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Property Division Archives

To keep the home or not after a divorce in Massachusetts

Be it ever so humble there is no place like home, and for many married couples in Massachusetts this is true. There is so much sentimentality wrapped up in the family home even after a divorce that spouses may fight about who gets to keep it. In addition to the sentimental value, for many couples the family home is among the most valuable assets they own. Yet, there are important factors about keeping a home after a divorce that many couples may overlook.

Keeping aspects of property division in mind when divorcing in MA

For couples in Massachusetts who are going through a divorce, the emotional upheaval can be more than they can bear. Often, they're concerned about the closest, most tangible personal issues such as where they're going to live, who will have custody of children and what the support payments will be. This can lead to a lack of attention paid to property division and how marital property will be allocated fairly. Gathering information regarding these issues can help a divorcing couple prepare for them properly and not leave them to the side when they should be at the forefront.

What if divorcing spouses can't reach an agreement on their own?

When a married couple in Massachusetts decides to dissolve their marriage, the parties must also decide how to divide their assets. First, the parties list all their assets and then they must separate any personal property from marital property. They must then negotiate until they reach an agreement on how to divide the marital property. They then take this agreement to the court, which reviews the agreement to see if it meets guidelines of fairness. If so, the court will approve the agreement and the divorce will become final in a few months.

How do Massachusetts courts divide property in a divorce?

Couples going through the process of divorce often have many questions. Many of the questions that tend to be near the top of everyone's list center around property division. Who will get to keep the house? What about the car? The answers to these questions will always depend on each individual couple's circumstances, but some basic information can provide some guidance.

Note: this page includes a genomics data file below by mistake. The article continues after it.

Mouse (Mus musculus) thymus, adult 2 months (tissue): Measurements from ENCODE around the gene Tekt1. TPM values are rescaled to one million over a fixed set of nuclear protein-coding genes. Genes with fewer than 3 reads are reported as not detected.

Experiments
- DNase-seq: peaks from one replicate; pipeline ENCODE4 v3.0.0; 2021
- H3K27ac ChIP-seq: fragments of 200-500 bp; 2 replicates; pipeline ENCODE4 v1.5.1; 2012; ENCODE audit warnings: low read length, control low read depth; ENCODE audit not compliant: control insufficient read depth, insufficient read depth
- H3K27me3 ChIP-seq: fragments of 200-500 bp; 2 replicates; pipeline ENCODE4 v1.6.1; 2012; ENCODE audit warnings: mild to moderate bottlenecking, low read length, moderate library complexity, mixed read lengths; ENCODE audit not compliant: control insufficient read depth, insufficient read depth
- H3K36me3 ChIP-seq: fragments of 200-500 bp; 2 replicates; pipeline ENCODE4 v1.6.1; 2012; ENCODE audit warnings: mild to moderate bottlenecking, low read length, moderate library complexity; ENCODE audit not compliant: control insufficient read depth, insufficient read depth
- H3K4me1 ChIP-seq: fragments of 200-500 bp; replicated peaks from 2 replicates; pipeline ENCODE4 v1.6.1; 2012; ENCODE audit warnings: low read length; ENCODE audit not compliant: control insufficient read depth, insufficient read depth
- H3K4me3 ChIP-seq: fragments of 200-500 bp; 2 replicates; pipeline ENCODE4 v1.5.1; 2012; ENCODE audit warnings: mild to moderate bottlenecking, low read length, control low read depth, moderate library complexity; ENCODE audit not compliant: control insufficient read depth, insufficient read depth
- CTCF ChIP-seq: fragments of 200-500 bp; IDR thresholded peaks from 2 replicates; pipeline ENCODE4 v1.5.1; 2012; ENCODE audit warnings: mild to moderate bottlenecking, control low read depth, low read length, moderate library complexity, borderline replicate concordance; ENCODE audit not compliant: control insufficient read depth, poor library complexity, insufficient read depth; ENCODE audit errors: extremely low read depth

Protecting assets in a divorce

Inheritances and gifts are not considered marital property under Massachusetts law. Money or assets received by inheritance or gift by one spouse are considered separate property in Massachusetts and are typically protected from a divorcing spouse. This protection is not automatic, however, and individuals must act cautiously in order to protect assets that are rightfully theirs.

Watching out for your finances during divorce

When a couple in Massachusetts moves forward with a divorce, there are many things to consider. One of the most important goals of every divorce is financial stability for each individual. Protecting financial stability may not be easy and individuals should be careful as they move forward and discuss their assets as a part of property division.

Protecting assets in a divorce for Quincy residents

When a couple goes through divorce, there are many questions that need to be answered. Most of these questions pertain to the assets that the couple acquired during their marriage. The issue of who will be entitled to what often sits heavily on the minds of those who are experiencing divorce.

Older divorce on the rise

As couples age, we tend to think their problems become less frequent. However, recent statistics are showing that this may not be the case. A 2013 study conducted at Bowling Green State University in Ohio found that divorces among those over the age of 50, also known as "grey divorces," doubled between 1990 and 2000. This suggests that couples are still making important decisions about their happiness later in life.

Dividing assets in Massachusetts later in life

More and more divorces are taking place later in life. When a divorce occurs with a couple that is over 50, there are many unique concerns that do not affect a couple that divorces at 35. Older couples may have concerns with retirement, financial planning and future work concerns.